Following up on Wednesday’s posts, the Military Compensation and Retirement Modernization Commission released its final report yesterday afternoon. That report (around p. 104) proposes that TRICARE be replaced with a program similar to the FEHBP and administered by OPM.  However, in contrast to FEHB plans, this new program would be integrated with military treatment facilities.Congress, of course, would have to approve this recommendation by enacting a new law. So you can stand down from Red Alert.

Also All Clear ID has posted the slides from its National Data Privacy Day webinar here. The FEHBlog found them helpful.

Also this week, the GAO released a report concluding that “spending for an episode of care in the private sector varied across metropolitan statistical areas (MSA) for coronary stent placement, laparoscopic appendectomy, and total hip replacement, even after GAO adjusted for geographic differences in the cost of doing business and differences in enrollee demographics and health status.” The report pins the differential on the inpatient hospital bills.

The Food and Drug Administration approved a generic proton pump inhibitor drug that can be substituted for the purple pill / blockbuster drug Nexium to treat GERD / heartburn. This should save health plans a ton of money once the six month generic exclusivity period expires for the first approved generic manufacturer which is an American subsidiary of Teva.

Gallup and Healthways released a discouraging report on obesity rates in the U.S. The obesity rate (Body Mass Index of 30 or more) is up 2 percentage points since 2008 to 27.7%.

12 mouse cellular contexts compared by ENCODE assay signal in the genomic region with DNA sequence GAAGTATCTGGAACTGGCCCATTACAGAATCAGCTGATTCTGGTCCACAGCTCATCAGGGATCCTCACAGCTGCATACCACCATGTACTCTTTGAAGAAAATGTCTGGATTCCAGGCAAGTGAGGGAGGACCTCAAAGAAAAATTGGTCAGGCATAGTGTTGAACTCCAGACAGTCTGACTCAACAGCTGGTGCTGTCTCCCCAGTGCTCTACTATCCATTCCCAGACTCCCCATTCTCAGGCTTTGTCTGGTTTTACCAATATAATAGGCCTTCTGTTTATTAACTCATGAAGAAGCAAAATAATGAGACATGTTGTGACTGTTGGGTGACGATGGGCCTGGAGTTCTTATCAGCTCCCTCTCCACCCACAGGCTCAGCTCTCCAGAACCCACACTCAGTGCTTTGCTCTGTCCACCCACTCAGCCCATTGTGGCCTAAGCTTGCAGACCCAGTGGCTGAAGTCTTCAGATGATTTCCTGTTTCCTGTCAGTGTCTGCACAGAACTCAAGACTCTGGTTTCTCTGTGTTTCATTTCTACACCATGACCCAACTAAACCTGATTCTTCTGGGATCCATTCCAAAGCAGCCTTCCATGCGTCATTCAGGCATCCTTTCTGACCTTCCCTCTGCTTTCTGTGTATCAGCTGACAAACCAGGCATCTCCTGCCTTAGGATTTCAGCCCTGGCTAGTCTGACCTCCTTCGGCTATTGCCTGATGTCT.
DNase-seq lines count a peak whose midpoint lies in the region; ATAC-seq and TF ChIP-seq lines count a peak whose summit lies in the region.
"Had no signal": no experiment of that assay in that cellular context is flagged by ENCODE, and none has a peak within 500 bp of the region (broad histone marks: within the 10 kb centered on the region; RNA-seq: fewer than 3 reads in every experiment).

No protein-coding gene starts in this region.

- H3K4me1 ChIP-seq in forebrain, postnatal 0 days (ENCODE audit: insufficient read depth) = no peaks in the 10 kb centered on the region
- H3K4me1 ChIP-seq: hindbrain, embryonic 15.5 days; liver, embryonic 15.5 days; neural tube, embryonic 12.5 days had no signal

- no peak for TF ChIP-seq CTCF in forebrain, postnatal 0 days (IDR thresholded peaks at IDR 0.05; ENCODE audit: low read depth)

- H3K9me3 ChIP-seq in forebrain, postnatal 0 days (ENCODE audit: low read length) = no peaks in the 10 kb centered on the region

Finally, earlier today, the Office of National Coordinator of Health IT (“ONC”) released a draft report of a 10 year plan to achieve full inoperability of electronic medical records according to this iHealthBeat report. The federal government missed a golden opportunity by failing to include interoperability standards in the meaningful use requirements for government subsidized electronic medical records five years ago. ONC outlined the following actions to be achieved by 2017.

Establishing a coordinated governance framework and process for nationwide interoperability based on stakeholder consensus;
Improving technical standards and implementation guidance for sharing data;
Enhancing incentives for achieving interoperability and data sharing goals that are based on a common clinical data set; and
Clarifying privacy and security requirements needed to guarantee secure transmission, access and use of sensitive patient data  

The draft is open for public comment until April 3, 2015.